I mean, it really felt like a cartoon of the 1930s instead of trying to portray the actual people.

Film Buff Fran: I think they decided to go along with the storyline of Joe and his missing father, you know, and that I think really was the big kind of underlying current because, in the beginning you see him, like I mentioned earlier, living out of a car, you don’t see any family.

And then it comes out during the story that, his mother has passed when he was young, and his father left having had remarried and had new younger children to feed. So Joe was left on his own. And as he, becomes part of the team, he is taken under the wing by the team’s, boat builder and he was, and I thought he was a wonderful character.

And I think there was a lot of nuance in that character and how he was trying to gently, bring out, all the good in Joe and try to get him to dispel some of the angst and the, loneliness and the solidarity that he was feeling, to make him know that yeah, you have this past where you were left by yourself, but you’re part of something bigger now.

Don’t forget that, you know, enjoy what you have. I really enjoyed the scenes with them together. I thought those were some of the most poignant and really well done scenes in the movie. So I really enjoyed those parts of it.

Alison: You mean the scene where they did wax on, wax off?

Film Buff Fran: Yes, with the whale, whale’s oil. Who knew? I learned so many new things during this movie. I was also bummed out that, when you, we were talking about the clothes, cause I was like, wow, okay, well now they’re going to a dance and everybody has a brand new suit. How’d that happen? And, it just was like, wow.

It didn’t make sense, with the poverty and the absolute conditions that they were under. It just all seemed to kind of miraculously happen.

Jill: Just a point of clarification, the screenwriter for this was Mark L. Smith, who may be best known for The Revenant.

I loved it when, the boat builder came on because I had not revisited the book since we’ve read it. And when he came on, just the. Instant warmth I felt and went, Oh, that’s right. This character is such a wonderful person and I, I enjoyed that, but there was an element of we’ve seen this before with the karate kid and here is the wise person in the background who’s going to, lay some wisdom down on the kid and make him understand what life is all about.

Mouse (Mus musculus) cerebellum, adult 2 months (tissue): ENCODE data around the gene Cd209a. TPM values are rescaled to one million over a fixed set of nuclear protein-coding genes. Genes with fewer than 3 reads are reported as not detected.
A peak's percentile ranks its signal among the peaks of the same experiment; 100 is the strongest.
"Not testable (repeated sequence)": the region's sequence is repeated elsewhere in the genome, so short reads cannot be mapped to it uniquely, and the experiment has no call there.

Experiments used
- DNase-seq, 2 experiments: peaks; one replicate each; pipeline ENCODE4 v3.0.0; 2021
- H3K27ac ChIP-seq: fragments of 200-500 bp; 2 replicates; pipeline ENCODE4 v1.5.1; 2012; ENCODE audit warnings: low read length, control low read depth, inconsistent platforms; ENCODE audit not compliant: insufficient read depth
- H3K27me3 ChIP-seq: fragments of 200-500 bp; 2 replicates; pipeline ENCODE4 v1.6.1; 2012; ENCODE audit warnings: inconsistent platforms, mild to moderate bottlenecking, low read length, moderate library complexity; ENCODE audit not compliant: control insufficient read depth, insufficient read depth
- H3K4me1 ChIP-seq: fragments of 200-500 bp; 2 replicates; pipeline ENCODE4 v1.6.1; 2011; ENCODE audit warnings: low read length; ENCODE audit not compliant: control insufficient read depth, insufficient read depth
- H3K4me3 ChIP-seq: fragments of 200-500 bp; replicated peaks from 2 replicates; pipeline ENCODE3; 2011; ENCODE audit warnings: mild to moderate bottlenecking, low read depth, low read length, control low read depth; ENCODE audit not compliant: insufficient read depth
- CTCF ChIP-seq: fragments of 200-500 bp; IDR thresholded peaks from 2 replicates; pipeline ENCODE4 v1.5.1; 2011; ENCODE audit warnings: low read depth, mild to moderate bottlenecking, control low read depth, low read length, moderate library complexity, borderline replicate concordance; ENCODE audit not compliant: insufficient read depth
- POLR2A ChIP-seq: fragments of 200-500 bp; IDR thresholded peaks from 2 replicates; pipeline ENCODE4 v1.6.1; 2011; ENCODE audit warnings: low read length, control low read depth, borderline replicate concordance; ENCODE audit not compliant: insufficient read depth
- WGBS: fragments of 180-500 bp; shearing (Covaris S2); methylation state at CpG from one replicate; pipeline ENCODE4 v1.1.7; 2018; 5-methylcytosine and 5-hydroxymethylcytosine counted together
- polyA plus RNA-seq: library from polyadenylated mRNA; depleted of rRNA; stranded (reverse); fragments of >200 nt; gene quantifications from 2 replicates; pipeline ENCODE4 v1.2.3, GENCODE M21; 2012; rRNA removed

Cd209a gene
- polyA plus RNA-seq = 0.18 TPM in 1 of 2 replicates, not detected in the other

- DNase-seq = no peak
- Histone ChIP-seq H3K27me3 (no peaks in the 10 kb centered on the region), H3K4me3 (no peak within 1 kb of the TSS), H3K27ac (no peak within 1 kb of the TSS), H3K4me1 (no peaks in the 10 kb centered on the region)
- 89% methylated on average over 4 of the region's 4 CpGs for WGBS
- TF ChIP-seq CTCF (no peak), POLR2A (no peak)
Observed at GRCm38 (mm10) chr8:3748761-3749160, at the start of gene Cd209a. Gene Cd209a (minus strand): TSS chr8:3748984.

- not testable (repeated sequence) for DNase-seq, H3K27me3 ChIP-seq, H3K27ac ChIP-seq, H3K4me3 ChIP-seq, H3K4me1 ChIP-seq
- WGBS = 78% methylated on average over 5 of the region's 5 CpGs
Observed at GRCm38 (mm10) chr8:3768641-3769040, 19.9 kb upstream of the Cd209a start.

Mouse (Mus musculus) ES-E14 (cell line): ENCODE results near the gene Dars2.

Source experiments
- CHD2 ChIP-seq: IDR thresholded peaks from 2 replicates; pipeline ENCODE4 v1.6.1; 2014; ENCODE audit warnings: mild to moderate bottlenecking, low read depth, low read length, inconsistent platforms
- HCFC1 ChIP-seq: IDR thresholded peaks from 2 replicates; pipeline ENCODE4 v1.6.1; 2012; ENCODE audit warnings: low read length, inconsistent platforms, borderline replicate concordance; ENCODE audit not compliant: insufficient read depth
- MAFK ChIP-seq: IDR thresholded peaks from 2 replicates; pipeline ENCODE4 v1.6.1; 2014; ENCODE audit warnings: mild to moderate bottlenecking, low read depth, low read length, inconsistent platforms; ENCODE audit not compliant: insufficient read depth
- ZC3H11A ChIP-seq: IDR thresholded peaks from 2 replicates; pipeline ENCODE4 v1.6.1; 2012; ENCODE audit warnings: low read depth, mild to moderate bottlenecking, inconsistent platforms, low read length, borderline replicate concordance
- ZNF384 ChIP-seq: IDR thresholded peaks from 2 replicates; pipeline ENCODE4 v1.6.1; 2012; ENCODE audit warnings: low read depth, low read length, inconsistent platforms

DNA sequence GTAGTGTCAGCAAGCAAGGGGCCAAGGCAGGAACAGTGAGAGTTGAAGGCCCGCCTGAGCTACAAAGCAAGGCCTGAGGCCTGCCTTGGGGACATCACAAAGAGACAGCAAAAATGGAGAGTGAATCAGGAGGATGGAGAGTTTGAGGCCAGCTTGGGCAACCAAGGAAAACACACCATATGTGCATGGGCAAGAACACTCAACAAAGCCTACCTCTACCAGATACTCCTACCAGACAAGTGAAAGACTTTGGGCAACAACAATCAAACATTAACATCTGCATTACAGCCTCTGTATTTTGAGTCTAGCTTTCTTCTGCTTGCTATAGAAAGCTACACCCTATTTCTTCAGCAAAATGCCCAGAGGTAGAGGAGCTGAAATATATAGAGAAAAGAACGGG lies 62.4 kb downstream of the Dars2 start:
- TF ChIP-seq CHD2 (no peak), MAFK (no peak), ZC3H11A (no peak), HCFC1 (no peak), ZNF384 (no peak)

Film Buff Fran: It was nice to watch this movie as a person who has, who had not watched the book because, I had no expectations. The cinematography, I think, was really beautiful. The color tones and the sepia tones that they used, I think that really added to the feel that it wasn’t a more current movie.

And I was a little confused in the beginning because I didn’t realize it was a flashback until they did flash back, you know, and then I saw other people in a boat, and I’m like, wow, this doesn’t make sense with the time frame, you know, and then I realized that they were going to go back in time.

But I really enjoyed the little details about, you know, the way the women dressed and the way people dressed when they went to. The regattas, you know, and all those little details. I thought that the clothing and the cat, the way that they filmed it was really neat. I can’t relate to, the form that the boys take when they’re in the boat.

I’m assuming that they worked with, a lot of different professionals to get the look right of an eight person crew team. But it seemed like they probably had to do a lot of rowing to get used to it, to make it look like they knew what they were doing in that boat.

Alison: I did love the Olympic scene though, the race. I thought that was done very, very well. So I felt the tension, even though I knew the ending. That was probably my favorite scene in the whole movie.

Film Buff Fran: They did a whole Olympic montage. I’m like, yes, we have Berlin. We have the stadium. We have the marching in.

We have their, in their, their outfits. I was like, yes, no medal ceremony, but they did the wreath.

Jill: One thing that I did not like about the Olympics montage was the insertion of Jesse Owens. Into this, I thought that was very heavy handed yes, Jesse Owens, it plays a huge part in the gains, but it just felt very like, let’s remind you how much the Berlin Olympics was about race, both from the German standpoint and from the, American standpoint, because Jesse Owens had a really tough life and was emblematic of, Black life in America at the time.

Film Buff Fran: What did you guys think of the coach and, his whole role in this?

I thought he was a very fascinating figure. Both. for the team and also, his relationship with his wife, which I thought was really fun and interesting. And, it seemed like he had a chip on his shoulder. for the early part of the movie. And it wasn’t until the boat builder, leads us in and we find out that the coach himself was a champion rower, but just, a singularly good rower, not, on a team that maybe performed as well.

I think he makes the comment that if only everybody on your boat was just as good as you, we would have had something, and then he alludes to the fact that these boys have what it takes, to be a great team.

Alison: I say justice for Hazel. And all the coach’s wives in these movies, I had that, I would have the same comment for Miracle.